Farm Laws: Key Talking Points of the Centre's Proposed Dilutions

The Centre has promised to give a written assurance to farmers on the MSP regime, however farmer union leaders have questioned the current status of this system where some farmers get paid even below the MSP.

New Delhi: After several weeks of protests against the hastily passed agriculture laws, the Centre on Wednesday came up with a set of draft proposals, diluting some provisions of the laws. However, some farmer union leaders have expressed utter disappointment with the proposed amendments and decided to continue their agitation over the coming days.

Although the Centre has promised to give a written assurance to farmers on the minimum support price (MSP) regime, farmer union leaders have questioned the current status of this system where some farmers get paid even below the MSP.

The Centre’s farm laws had instilled fear among the farmers that the Agricultural Produce Market Committee mandis would be weakened and they will be stuck in a vicious circle of selling crops to private sellers or big corporate players. The Centre said the laws will ensure that new buyers enter the market and promote competition, which will help the farmers earn more money. Farmer unions did not agree with this narrative.

The Centre’s new proposal said that state governments can impose taxes/fees in private trade areas to maintain parity with regulated APMC mandis.

Also read: ‘Will Block All Delhi Roads One by One’: Farmer Leaders Reject Centre’s Proposal

Apart from this, the Centre addressed various other issues including registration of merchants where anyone with a PAN card can buy crops from farmers. The government proposed that state governments will be authorised to frame rules to register private traders as per local conditions in the favour of farmers.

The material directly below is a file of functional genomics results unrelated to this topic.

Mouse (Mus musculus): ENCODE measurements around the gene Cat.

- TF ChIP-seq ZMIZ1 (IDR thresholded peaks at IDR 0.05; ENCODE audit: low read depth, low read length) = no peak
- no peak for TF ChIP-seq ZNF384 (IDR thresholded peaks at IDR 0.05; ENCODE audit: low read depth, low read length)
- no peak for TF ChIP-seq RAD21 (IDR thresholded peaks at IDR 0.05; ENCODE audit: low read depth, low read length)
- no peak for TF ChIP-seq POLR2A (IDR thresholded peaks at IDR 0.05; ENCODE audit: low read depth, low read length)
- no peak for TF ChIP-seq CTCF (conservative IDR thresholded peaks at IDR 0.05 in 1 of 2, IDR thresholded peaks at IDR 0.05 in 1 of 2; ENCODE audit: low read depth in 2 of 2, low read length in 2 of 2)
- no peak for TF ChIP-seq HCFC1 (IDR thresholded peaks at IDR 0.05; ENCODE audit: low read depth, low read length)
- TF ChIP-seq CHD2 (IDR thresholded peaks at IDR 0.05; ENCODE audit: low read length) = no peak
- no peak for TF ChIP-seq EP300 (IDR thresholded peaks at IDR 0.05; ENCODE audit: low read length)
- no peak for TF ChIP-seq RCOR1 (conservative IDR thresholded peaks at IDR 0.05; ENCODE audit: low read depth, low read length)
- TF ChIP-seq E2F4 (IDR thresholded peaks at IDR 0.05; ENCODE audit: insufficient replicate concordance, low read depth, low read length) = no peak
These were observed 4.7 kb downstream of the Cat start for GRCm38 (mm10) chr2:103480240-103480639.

On the issue of farmers not getting the right to appeal in civil courts for dispute resolution, the government said it is open to making an amendment to provide for an appeal in civil courts. Currently, the dispute resolution is at SDM level.

On fears that big corporates will take over farmlands, the government said it has already been made clear in the laws, but still, for clarity’s sake, it can be written that no buyer can take loans against farmland nor any such condition will be made to farmers.

On attaching farmland under contract farming, the government said the existing provision is clear but still it can be clarified further if required.

Also read: Full Text: The Government’s Proposals to Protesting Farmers

On fear about the scrapping of the MSP regime and shifting of trade to private players, the government said it is ready to give a written assurance that the existing MSP will continue.

On demands to scrap the proposed Electricity Amendment bill 2020, the government said there won’t be any change in the existing system of electricity bill payment for farmers.

On farmers’ demand to scrap the Air Quality Management of NCR Ordinance 2020, under which there is the provision of penalty for stubble burning, the government said it is ready to find an appropriate solution.

After the passage of the farm laws, farmer unions and experts had reported their concerns that small and marginal farmers – a section that constitutes 85% of agrarian landholdings – are likely to be worst hit and that they will have the lowest bargaining power and the highest level of uncertainty.

Responding to the proposals, Kavita Kuruganthi of the All India Kisan Sangarsh Coordination Committee (AIKSCC) issued a statement saying that the proposed amendments are an “insult” to farmers. “Farmers strongly reject the proposals from the government. They call it an insult to the farmers of the country.”

(With PTI inputs)